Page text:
ARARAT, Tuesday. In the Police Court to-day, Mr. E. Harrison, P.M., continued the hearing of the case in which Harold Thompson Williams, aged 25 years, clerk, of  Ararat; William Charles  Bissett, aged 38, tailor, of Ararat; Cyril Frederick Joseph  Eastgate, aged 24, formerly of Ararat, and now secretary of the Essendon sub-branch  of the Returned Soldiers' Association;  Richard Elton Williams, aged 28, clerk, of the Commonwealth Pensions Office, Melbourne; Harold Arthur Barker, aged 26, motor proprietor, of 18 Waratah street, Ascotvale; Charles Edward Young, aged 21, wood worker, of 6 Field street, Moonee Ponds; and Richard Dennis, aged 43, painter and contractor, of 49 Vine street, Moonee Ponds, are all charged with having unlawfully assaulted and inflicted grievous bodily harm on John Keith McDougall at Ararat on December 6.


Mr. G. A. Maxwell (instructed by Mr. Webb, of Ararat) appeared for defendants Harold Williams and Bissett, and Mr. McArthur, K.C. and Mr. E. Reynolds (instructed by Mr.D. S. Abraham) for the other five accused. Mr. Lazarus (instructed by the Crown Law department) conducted the prosecution.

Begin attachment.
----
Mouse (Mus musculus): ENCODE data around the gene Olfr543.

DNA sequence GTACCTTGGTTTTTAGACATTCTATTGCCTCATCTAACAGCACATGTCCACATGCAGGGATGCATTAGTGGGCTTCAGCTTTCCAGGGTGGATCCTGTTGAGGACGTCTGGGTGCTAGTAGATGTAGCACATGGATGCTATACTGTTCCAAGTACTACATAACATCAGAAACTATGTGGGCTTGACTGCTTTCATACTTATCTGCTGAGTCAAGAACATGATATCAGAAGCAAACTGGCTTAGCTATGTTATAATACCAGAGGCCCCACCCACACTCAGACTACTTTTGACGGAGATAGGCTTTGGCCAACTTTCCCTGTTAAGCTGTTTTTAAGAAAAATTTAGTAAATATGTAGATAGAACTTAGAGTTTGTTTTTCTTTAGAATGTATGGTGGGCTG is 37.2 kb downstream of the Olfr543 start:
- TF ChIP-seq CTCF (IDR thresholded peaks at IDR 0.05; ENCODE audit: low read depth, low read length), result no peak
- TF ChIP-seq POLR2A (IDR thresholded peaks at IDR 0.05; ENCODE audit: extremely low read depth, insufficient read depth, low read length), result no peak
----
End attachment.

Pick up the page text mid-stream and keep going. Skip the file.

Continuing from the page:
Detective Percival Jones deposed that he saw the accused Barker in Melbourne in company with Detective Madin, and said that he was making inquiries into the tarring and feathers incident at Ararat. Witness asked Barker if he was the person who drove a party from Melbourne to Ararat on Saturday, December 6. Barker said, "Yes, there's nothing to keep back. Everybody knew that we were going to do it."  Madin said. "Well, we want to take some particulars from you." Barker said; "What    are they going to do with us?" Madin replied, "We don't know yet what is going to be done to you." Barker said, "Remember, this was not done with the sanction of the Returned Soldiers' Association or the branch (meaning the Essendon branch). We just held an informal meeting, and it was decided we should go to Ararat and pick up some of the members there and go and tar and feather old McDougall." Witness said, "We will take a statement from you in writing." Barker then made a statement, which was reduced to writing, and signed in witness's presence. The statement was to the effect that he was engaged by a party of soldiers to go to Ararat and tar and feather "old McDougall," and that he and the accused R. E. Williams went to the house and saw McDougall and, on a whistle being given by Williams, the crowd mustered, took McDougall away in a car,  and tarred and feathered him. The statement further went on to say that Barker had supplied a report to "The Argus," which was correct. The statement, according to the witness, proceeded:-  


Detective Jones. - Who engaged you for this trip?  

Barker. I really cannot say who engaged me. Who are you looking to for payment?

I look to Mr. Eastgate, the secretary.  

What about the tar; where did you get it from? We did not take anything from here. I think the tar was got from the corporation yard up there.